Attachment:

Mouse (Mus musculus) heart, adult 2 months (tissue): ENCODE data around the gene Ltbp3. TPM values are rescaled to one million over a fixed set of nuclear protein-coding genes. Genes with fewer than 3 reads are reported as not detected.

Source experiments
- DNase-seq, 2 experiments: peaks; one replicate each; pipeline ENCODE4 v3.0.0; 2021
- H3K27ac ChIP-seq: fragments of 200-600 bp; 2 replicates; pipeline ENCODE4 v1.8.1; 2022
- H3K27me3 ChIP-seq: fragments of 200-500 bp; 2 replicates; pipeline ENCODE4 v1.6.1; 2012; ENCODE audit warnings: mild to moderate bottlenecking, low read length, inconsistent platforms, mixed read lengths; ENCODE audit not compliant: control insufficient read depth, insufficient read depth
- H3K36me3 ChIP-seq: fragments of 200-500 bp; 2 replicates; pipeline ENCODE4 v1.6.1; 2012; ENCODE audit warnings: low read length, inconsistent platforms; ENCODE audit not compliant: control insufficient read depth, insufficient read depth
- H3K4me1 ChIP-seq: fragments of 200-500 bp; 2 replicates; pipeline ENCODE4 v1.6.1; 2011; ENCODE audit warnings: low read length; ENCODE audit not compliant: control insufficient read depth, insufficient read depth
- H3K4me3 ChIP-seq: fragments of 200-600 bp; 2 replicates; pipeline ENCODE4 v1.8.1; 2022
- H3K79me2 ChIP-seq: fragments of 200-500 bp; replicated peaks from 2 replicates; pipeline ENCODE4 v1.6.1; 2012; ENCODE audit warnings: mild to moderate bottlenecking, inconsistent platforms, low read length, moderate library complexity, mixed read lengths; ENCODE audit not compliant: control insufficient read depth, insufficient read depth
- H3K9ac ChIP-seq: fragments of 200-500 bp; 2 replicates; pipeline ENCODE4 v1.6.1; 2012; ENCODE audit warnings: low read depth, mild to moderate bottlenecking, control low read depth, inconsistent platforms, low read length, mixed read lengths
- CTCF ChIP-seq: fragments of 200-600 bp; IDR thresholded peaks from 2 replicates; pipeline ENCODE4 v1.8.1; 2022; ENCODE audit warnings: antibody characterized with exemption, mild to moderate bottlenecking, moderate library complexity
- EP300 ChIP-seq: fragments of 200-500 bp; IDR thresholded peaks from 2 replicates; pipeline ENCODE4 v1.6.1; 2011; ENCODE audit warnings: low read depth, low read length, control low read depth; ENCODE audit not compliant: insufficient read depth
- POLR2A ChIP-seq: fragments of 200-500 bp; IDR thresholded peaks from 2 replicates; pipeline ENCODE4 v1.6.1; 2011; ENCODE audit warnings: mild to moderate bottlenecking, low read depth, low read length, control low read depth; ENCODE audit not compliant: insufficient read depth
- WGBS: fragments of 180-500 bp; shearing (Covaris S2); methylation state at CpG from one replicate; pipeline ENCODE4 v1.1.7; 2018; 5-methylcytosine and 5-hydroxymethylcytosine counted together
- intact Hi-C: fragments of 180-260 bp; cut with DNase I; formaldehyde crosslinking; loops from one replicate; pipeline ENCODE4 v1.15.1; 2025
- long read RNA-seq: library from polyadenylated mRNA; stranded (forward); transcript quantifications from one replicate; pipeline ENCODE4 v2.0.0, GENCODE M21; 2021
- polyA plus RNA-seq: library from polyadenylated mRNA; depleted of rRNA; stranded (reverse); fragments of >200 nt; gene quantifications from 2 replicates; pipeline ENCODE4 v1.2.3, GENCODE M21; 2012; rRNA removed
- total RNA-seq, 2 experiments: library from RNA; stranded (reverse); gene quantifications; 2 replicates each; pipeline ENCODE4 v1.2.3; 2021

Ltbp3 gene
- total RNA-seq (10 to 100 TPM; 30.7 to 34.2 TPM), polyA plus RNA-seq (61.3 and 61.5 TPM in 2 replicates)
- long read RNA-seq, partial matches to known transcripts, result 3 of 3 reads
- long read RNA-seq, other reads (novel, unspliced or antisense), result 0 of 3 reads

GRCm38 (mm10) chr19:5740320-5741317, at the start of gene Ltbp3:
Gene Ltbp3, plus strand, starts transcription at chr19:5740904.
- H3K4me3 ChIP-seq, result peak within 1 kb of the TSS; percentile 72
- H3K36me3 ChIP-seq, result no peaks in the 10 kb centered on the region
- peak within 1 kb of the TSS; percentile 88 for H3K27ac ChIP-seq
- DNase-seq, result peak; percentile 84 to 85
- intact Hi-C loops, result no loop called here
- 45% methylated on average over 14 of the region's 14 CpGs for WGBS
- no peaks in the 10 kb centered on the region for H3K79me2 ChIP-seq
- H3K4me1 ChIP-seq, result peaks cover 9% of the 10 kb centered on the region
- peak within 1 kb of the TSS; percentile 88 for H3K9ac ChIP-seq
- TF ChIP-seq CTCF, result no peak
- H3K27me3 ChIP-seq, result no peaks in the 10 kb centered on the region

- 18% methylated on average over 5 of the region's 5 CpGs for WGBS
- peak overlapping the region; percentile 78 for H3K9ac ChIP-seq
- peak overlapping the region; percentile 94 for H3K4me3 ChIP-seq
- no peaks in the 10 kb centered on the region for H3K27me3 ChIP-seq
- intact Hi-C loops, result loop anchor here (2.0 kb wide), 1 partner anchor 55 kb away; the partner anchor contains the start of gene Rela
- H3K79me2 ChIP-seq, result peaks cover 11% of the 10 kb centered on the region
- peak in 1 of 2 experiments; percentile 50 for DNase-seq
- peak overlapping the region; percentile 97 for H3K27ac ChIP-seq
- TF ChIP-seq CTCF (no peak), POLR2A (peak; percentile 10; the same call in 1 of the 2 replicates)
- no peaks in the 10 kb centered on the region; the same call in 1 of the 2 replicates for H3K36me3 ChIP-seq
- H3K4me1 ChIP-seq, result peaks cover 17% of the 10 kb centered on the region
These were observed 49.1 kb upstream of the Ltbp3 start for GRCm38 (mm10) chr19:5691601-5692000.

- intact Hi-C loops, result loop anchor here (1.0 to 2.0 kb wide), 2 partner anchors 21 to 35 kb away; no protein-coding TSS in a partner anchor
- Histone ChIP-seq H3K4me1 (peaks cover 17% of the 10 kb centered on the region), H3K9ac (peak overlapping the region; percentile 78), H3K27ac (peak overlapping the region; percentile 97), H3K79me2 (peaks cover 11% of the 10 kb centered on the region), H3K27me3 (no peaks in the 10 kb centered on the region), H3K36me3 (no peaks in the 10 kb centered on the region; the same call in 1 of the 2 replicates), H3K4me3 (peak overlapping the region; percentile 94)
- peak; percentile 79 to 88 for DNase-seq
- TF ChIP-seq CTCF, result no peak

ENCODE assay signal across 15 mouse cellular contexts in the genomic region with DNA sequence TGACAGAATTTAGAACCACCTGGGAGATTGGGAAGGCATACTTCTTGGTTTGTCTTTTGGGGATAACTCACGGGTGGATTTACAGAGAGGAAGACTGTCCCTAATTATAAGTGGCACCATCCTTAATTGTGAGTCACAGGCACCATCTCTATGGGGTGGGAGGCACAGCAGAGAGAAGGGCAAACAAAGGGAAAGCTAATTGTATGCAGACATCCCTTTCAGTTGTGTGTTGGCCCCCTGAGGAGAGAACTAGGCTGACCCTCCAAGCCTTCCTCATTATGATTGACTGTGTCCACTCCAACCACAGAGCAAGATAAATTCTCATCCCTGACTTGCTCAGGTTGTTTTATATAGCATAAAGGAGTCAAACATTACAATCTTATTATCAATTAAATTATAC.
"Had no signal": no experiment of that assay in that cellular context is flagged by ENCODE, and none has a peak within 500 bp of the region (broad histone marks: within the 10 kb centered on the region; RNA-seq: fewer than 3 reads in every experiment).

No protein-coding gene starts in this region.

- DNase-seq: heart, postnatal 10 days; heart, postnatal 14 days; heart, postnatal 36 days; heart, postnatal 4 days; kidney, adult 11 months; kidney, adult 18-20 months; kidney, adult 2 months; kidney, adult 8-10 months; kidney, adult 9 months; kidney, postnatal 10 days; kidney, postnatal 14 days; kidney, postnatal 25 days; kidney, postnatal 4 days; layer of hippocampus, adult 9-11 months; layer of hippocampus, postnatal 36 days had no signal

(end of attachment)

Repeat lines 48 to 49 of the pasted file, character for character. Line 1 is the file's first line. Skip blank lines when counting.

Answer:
- intact Hi-C loops, result loop anchor here (1.0 to 2.0 kb wide), 2 partner anchors 21 to 35 kb away; no protein-coding TSS in a partner anchor
- Histone ChIP-seq H3K4me1 (peaks cover 17% of the 10 kb centered on the region), H3K9ac (peak overlapping the region; percentile 78), H3K27ac (peak overlapping the region; percentile 97), H3K79me2 (peaks cover 11% of the 10 kb centered on the region), H3K27me3 (no peaks in the 10 kb centered on the region), H3K36me3 (no peaks in the 10 kb centered on the region; the same call in 1 of the 2 replicates), H3K4me3 (peak overlapping the region; percentile 94)